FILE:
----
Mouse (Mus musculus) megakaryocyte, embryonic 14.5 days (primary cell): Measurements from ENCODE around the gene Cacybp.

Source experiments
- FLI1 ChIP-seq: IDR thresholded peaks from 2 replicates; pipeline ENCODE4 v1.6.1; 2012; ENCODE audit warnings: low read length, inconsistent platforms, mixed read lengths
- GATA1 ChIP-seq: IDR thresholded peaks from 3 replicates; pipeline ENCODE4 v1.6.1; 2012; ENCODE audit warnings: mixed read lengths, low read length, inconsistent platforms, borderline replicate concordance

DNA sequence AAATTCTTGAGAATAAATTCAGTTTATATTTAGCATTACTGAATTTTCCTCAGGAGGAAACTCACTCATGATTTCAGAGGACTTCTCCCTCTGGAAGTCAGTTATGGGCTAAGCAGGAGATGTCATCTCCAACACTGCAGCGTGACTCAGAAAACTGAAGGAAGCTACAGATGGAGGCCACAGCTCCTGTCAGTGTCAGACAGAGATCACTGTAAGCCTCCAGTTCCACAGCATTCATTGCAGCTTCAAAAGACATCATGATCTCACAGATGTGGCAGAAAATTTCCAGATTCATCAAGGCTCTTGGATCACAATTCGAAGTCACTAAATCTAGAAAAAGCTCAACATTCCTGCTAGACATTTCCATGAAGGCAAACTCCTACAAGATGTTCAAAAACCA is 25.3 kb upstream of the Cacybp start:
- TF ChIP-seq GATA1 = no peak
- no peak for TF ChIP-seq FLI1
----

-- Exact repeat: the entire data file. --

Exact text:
Mouse (Mus musculus) megakaryocyte, embryonic 14.5 days (primary cell): Measurements from ENCODE around the gene Cacybp.

Source experiments
- FLI1 ChIP-seq: IDR thresholded peaks from 2 replicates; pipeline ENCODE4 v1.6.1; 2012; ENCODE audit warnings: low read length, inconsistent platforms, mixed read lengths
- GATA1 ChIP-seq: IDR thresholded peaks from 3 replicates; pipeline ENCODE4 v1.6.1; 2012; ENCODE audit warnings: mixed read lengths, low read length, inconsistent platforms, borderline replicate concordance

DNA sequence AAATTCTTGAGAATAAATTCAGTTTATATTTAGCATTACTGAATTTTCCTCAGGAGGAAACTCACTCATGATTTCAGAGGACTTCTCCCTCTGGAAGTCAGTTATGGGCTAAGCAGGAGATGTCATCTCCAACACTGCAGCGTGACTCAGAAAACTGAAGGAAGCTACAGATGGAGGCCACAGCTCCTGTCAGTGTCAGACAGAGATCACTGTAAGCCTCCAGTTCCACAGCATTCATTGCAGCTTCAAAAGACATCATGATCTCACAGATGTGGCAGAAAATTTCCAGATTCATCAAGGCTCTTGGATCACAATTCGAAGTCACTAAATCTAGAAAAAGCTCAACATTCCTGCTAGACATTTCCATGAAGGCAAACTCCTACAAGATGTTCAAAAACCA is 25.3 kb upstream of the Cacybp start:
- TF ChIP-seq GATA1 = no peak
- no peak for TF ChIP-seq FLI1